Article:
The Council of Labor Affairs recently published a report on the 10 most common causes of death among laborers. As usual, the top three were cancer, accidents and chronic liver diseases and liver cirrhosis. It's the same old stuff because in recent years there have been no big changes on the list, and the top three causes haven't changed.
Although accidents will always happen, laborers clearly face more dangers than other people. This is illustrated by the fact that death by accident -- the second most common cause of death among laborers -- is only the fifth most common cause for the general population, and chronic liver disease and liver cirrhosis are only seventh on the list for the general public.
Why is there such a high rate of deadly accidents among laborers? The government has known this for a long time: There are more deadly work-related accidents than in everyday life.
To reduce the number of work-related accidents, the council has organized a series of events called the "Workplace Safety Week," and asked people to contribute safety slogans in an effort to increase awareness of the importance of workplace safety.
Taiwan has a high rate of work-related accidents compared with other developed countries. Just after the government published the list, almost by fate, an illegal fireworks factory in Miaoli exploded, killing at least four people and injuring at least six.
These workers are obviously far removed from the council's call for a "healthy Taiwan" where people "work happily."
We can't help ask why accidents like this keep happening again and again. Why is it that in the past five years, there have been six explosions in fireworks factories, killing 27 people and injuring 56?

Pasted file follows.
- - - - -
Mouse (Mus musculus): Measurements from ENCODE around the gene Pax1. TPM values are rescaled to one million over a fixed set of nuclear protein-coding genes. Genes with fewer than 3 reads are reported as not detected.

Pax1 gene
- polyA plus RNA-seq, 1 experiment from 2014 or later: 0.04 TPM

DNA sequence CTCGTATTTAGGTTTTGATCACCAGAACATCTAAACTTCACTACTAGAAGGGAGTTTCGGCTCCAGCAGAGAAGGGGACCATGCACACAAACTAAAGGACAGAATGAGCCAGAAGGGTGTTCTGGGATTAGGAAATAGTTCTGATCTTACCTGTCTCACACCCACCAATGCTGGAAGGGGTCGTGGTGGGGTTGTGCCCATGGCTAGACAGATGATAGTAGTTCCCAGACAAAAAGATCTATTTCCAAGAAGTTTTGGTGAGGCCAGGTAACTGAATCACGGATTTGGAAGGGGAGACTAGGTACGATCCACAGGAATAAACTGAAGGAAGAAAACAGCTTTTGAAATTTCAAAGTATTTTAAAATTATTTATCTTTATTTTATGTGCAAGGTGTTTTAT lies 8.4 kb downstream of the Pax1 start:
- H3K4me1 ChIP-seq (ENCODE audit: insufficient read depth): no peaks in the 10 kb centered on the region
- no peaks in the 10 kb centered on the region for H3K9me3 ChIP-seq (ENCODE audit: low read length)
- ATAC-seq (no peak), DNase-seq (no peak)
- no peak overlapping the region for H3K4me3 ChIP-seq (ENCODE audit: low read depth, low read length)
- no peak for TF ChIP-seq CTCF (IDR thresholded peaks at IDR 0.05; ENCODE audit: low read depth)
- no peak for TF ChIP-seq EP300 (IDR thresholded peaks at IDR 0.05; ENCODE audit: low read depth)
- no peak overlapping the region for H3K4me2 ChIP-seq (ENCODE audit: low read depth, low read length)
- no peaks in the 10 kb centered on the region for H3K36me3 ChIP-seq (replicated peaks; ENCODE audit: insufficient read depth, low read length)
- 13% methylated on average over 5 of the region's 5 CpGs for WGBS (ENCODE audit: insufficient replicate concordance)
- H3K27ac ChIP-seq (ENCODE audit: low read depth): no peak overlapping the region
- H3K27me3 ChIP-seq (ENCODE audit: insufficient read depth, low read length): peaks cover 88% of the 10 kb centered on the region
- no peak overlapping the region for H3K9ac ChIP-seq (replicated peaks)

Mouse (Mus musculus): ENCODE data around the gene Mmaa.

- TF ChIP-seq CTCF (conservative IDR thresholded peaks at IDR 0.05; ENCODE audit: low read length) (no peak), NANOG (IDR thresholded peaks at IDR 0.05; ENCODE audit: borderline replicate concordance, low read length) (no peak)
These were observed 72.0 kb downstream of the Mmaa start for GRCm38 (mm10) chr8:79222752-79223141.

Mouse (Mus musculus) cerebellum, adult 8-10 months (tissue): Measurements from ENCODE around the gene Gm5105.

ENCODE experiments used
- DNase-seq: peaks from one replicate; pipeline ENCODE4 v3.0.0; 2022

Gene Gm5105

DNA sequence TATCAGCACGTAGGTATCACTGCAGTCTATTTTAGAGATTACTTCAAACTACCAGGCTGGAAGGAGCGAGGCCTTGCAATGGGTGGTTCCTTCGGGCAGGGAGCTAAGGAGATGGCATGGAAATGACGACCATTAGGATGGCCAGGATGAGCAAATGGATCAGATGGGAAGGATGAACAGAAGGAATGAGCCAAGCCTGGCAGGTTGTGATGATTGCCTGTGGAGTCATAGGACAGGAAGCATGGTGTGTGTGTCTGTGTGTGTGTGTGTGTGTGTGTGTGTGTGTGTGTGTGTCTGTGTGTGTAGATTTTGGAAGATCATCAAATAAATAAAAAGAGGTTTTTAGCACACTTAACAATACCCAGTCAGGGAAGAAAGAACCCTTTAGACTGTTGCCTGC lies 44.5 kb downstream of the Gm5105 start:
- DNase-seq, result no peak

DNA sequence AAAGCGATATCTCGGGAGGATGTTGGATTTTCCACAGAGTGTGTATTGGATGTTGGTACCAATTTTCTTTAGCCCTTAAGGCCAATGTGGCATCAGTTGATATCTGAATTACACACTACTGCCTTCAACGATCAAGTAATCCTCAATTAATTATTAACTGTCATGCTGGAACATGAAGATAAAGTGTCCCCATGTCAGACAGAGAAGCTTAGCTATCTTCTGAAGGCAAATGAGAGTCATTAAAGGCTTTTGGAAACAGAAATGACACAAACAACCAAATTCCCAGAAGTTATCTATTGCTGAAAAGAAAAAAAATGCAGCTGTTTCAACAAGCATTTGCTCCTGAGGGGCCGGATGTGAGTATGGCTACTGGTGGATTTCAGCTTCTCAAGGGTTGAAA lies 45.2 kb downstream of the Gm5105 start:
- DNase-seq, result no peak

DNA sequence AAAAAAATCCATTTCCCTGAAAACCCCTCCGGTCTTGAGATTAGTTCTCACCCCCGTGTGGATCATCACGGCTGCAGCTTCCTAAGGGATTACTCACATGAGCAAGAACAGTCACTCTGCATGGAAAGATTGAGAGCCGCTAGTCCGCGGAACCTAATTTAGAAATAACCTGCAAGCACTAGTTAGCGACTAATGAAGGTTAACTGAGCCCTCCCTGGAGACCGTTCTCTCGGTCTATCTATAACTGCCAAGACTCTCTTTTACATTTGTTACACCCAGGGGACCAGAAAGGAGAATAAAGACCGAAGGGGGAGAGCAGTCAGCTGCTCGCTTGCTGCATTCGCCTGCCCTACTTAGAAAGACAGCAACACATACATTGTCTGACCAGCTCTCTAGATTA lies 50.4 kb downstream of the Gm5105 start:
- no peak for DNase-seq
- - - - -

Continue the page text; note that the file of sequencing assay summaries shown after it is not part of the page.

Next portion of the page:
One of the reasons is that management, to save capital, is unwilling to provide machine equipment and a working environment that meet regulations. But we think that the real culprit is the government's leniency. An example is the labor inspection system.
In an ideal situation, the labor inspection system is the first line of defense to ensure that laborers have a safe work environment. But in Taiwan not even labor inspectors are effective. In the entire country there are only about 280 such inspectors, who are responsible for inspecting more than 280,000 workplaces. Every inspector is responsible for inspecting 1,037 workplaces with more than 40,000 laborers. Taiwan's average labor inspection rate is only 8.1 percent, much lower than the UK's 15 percent or the 20 percent to 30 percent in South Korea and Singapore.
It has long been obvious that only when the number of labor inspectors is increased can inspections improve workplace safety. But the government says that it has insufficient funds for this, or uses other excuses to put off increasing the number of inspectors. With such a low rate of workplace audits, labor inspections have lost any power of deterrence, which causes labor conditions in workplaces to deteriorate. If these fundamental problems are not solved, then no matter how hard the council calls for safety slogans, the number of work-related accidents will continue to rise.
The second most common cause of death for laborers is chronic liver disease and cirrhosis. This could be strongly related to Taiwan's laborers working themselves to exhaustion. Taiwan's laborers are world-famous for how hard they work.